snagged only 4 out of 13 and "Towers" captured 2 out of 6 awards. Oddly enough, this year's entry does not have a single acting nominee (nor does
"Master and Commander"), a rarity for Oscar Best Pictures. But with a win, it might add credence to a new category known
as Best Ensemble Performance in a Motion Picture.
Among the most significant of surprises this year was the recognition of 13 year old, Keisha Castle-Hughes for her beautiful portrayal
of Pai in one of the year's finest little films from New Zealand called "Whale Rider." With this nomination, Keisha
becomes the youngest Best Actress nominee in Academy Award history, younger than Isabelle Adjani ("The Story of
Adele H") who was 20 back in 1975.
Also surprising is the recognition of the Brazilian film, "City of God," which earned 4 nominations
for cinematography, directing, film editing, and adapted screenplay. The film depicts the horrific life
of Brazilian gangs in the ghettos near Rio de Janeiro and is certainly one of the year's best. But what
makes this interesting is the fact that the film was technically released in 2002, becoming the first film in
Academy history to benefit from a 1999 ruling allowing films released internationally in one year (2002) to
compete in a variety of other categories based upon its U.S. release (2003).
And finally, it's hard not to talk about Sofia Coppola . The surprise, of course, was not the fact that
she was nominated, but that her selection for Best Director makes her the first American woman ever nominated in the category. It's almost
hard to believe, but a historic triumph for sure. Though there have been two other women nominated for Best
Director awards, Lina Wertmuller (Italy) for "Seven Beauties" and Jane Campion (New Zealand) for "The Piano," neither is American.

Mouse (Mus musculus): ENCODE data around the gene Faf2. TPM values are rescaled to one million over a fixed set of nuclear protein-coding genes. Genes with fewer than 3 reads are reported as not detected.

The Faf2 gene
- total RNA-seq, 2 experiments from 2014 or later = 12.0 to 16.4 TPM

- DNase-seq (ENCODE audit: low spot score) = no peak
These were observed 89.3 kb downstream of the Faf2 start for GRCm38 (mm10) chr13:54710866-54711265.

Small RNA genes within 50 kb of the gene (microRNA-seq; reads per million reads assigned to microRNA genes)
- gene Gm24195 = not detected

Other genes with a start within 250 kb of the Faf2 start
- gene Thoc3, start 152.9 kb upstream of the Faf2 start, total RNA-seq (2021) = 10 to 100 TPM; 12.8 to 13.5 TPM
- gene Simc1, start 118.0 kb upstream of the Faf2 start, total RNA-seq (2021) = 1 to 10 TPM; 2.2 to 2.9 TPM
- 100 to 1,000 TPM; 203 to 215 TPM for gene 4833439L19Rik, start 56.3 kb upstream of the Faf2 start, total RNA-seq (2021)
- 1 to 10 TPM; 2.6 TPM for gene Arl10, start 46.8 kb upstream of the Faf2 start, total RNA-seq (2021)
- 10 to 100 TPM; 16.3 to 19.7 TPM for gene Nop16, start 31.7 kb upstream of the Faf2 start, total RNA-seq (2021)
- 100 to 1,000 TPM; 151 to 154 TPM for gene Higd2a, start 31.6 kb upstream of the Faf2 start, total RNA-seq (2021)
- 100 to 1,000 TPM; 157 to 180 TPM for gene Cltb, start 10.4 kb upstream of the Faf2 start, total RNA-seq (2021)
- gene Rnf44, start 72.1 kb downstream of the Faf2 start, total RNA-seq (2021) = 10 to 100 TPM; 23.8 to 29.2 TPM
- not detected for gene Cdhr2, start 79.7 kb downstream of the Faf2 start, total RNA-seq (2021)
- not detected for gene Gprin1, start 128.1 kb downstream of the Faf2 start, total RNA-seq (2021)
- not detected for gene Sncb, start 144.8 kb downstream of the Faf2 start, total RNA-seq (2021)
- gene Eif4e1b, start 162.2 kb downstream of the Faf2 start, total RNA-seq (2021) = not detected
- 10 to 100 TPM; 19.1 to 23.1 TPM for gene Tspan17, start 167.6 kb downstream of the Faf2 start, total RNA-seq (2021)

Out of the five nominated films for Best Picture, only one ("Lost in Translation") could be considered
a low budget independent. Smaller pictures deserving of a Best Picture nomination: "In America," "American Splendor," and "Whale Rider." But it just goes to show that even with the MPAA's removal of the
screener ban and the earlier telecast date, nominations are still controlled by the studios with the
Charlize Theron's incredible transformation into Aileen Wuornos in "Monster" must have been done without
the use of prosthetics and artificial skin treatments. It's the only way to explain the omission of Toni G.'s
work in the Best Makeup category, a category that allows for 5 nominees, but oddly enough, only selects 3.
Out of the 20 acting nominees this year, only Renee Zellweger is making a return trip. Those with legitimate
claims for back to back nominations were Nicole Kidman, Jack Nicholson, Chris Cooper, and Diane Lane to name a few. And it begs
the question, who will Billy Crystal pick on this year?
Of course, the biggest disappointment was that some of the best performances of the year were completely ignored. For instance, Peter Sarsgaard in "Shattered Glass," Hope Davis and Paul Giamatti in "American Splendor," and Edwark Zwick and John Toll's work
on "The Last Samurai."
Oh well, it's the surprises and disappointments that make the Oscars the distinguished awards that they are, inspiring
dreams and boosting many a career. So, who will win the big prizes this year?
Will it be Johnny Depp for his Keith Richards meets Pepe LePew impersonation
in "Pirates of the Caribbean?" Will Keisha Castle-Hughes become the youngest recipient to win the Best Actress award? Will Sofia Coppola make her family the second three generation family to achieve Oscar
gold (the first was the Hustons)? And will "The Lord of the Rings: The Return of the King" take home the most coveted of all prizes?
These answers and more are waiting for you in my annual Oscar preview!
2004 Academy Awards Preview (CONTINUED)